Understanding how culture shapes identity

| September 8, 2014

In our modern society we are experiencing contact with different cultures like never before. Jovana Balanovic is conducting a survey that wants to answer the question why people respond to inter-cultural contact in different ways.

Culture is something that surrounds us all and continues to shape our lives everyday. But what is culture? How does it influence us? How does it shape who we are as people? These are some of the questions that cross-cultural psychologists and other social scientists work hard to try and answer.

Today, with the rapid increase in telecommunication and international travel, people are experiencing inter-cultural contact like never before. That’s why the study of culture and its influence on people has become particularly relevant. One approach to studying this has been to look at how newcomers to foreign lands adjust to new cultural environments (both psychologically and socially). Such research has shown that not everyone reacts to intercultural contact in the same way. For example, one individual may choose to ‘assimilate’ into a new culture by putting a lot of effort and emphasis on fitting in to the new culture and not placing a lot of importance on maintaining his or her heritage culture. Whereas someone else may choose to ‘integrate’ – keeping their heritage culture alive while at the same time participating in the wider society.

As a Masters student, one thing that continues to intrigue me is – why do people respond to inter-cultural contact in different ways? And on top of that – how and why do people in their own countries relate to their own culture in different ways?

To answer these questions, I have developed a survey that takes a more personal approach in understanding how people relate to their culture and how that shapes who they are. I have decided to do this study in three multicultural countries: Australia, New Zealand and the US – where understanding how culture shapes people is particularly relevant.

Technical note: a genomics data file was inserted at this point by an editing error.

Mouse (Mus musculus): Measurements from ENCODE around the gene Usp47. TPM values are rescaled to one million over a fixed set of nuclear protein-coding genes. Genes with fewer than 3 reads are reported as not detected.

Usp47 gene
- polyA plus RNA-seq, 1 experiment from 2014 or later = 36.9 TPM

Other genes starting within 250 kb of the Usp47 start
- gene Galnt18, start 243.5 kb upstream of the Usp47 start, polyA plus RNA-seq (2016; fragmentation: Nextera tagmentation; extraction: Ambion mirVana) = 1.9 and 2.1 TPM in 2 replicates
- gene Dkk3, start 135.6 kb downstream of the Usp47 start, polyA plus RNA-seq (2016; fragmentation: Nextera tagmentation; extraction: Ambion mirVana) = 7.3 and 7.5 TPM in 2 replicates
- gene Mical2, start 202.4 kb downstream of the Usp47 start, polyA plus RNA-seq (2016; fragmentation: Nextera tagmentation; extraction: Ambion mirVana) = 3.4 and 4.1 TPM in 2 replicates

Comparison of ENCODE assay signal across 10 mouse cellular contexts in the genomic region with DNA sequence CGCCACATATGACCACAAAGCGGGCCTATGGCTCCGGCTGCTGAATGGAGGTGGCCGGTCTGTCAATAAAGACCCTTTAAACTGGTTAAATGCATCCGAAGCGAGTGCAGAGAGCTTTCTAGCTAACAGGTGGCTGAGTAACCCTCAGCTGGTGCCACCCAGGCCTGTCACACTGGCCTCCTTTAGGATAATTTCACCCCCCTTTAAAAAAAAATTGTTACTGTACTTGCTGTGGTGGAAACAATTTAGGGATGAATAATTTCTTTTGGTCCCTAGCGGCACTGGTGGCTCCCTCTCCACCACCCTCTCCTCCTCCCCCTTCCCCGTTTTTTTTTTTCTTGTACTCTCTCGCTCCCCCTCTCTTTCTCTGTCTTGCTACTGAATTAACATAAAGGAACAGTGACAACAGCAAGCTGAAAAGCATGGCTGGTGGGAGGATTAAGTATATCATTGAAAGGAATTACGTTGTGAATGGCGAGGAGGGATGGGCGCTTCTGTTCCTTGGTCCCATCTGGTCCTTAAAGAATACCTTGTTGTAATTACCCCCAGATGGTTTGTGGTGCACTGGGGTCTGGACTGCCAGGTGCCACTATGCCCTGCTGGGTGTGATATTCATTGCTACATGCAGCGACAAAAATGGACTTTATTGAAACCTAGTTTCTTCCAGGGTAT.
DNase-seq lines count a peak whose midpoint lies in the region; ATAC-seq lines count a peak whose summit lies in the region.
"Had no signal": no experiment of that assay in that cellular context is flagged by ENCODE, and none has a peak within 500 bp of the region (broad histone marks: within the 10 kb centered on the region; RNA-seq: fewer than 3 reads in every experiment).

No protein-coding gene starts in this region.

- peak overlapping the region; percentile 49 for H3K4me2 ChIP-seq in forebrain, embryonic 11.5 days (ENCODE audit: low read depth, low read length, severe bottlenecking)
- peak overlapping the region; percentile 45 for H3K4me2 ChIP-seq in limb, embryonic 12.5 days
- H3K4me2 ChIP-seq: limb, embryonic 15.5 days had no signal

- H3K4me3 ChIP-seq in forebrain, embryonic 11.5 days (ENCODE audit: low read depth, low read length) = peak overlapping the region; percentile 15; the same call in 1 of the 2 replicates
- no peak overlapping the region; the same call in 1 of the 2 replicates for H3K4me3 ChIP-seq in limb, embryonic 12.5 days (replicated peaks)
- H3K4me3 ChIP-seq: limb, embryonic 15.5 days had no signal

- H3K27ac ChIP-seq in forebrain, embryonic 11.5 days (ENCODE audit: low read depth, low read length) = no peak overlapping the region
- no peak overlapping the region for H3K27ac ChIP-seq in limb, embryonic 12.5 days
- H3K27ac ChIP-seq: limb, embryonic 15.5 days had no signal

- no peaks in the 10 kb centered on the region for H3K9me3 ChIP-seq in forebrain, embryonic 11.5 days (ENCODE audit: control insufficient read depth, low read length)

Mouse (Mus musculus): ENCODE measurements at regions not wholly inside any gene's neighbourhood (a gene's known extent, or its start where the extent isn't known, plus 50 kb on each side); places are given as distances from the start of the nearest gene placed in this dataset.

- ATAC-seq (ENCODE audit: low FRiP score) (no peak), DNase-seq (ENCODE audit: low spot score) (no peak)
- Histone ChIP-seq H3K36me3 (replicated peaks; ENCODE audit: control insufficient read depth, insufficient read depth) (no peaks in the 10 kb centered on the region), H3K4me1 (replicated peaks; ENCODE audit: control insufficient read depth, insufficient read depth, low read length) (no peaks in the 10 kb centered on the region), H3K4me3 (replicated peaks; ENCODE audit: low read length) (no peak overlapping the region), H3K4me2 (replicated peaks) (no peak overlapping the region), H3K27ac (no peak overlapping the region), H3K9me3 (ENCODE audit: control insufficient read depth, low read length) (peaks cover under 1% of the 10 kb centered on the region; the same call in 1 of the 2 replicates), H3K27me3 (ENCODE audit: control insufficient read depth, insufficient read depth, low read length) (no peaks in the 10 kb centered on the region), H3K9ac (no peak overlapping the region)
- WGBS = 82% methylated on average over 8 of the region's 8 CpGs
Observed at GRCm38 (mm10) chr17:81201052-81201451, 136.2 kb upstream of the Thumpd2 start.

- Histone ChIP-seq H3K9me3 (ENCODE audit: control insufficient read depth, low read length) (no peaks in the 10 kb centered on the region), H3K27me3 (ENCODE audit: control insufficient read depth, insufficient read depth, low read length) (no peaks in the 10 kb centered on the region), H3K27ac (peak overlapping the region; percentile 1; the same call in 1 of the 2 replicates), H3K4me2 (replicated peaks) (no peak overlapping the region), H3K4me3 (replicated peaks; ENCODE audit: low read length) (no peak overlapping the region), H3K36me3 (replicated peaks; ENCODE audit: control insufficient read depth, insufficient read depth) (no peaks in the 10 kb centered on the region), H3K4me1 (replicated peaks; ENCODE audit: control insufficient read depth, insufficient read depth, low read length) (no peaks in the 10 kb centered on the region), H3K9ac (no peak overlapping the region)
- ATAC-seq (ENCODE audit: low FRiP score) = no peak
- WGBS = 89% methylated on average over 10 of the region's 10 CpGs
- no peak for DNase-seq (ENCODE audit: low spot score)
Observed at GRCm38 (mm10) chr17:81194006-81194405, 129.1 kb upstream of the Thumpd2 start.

To contribute to my research, all you need to do is fill out this relatively short (approx. 20mins), completely anonymous survey. (Note that if you stop at any point during the survey, the link allows you to come back and finish it later, so you don’t have to do it all at once).

Thank you for your time and feel free to share this link with others who may be interested.

Jovana Balanovic
Jovana Balanovic is a Masters student in Cross-Cultural Psychology at Victoria University of Wellington, New Zealand. She completed her Bachelors degree at Victoria in Psychology, Anthropology and Religious studies in 2009 and received a first-class honors degree in Psychology in 2013. She is currently part of an international project that looks at social norms/regulations in different cultures and is also working on a New Zealand project that is exploring the cultural nature of bullying in the New Zealand context. She is continuously inspired by travel – such as her trip to India and South America in 2012 – which helps put the academic knowledge into perspective.

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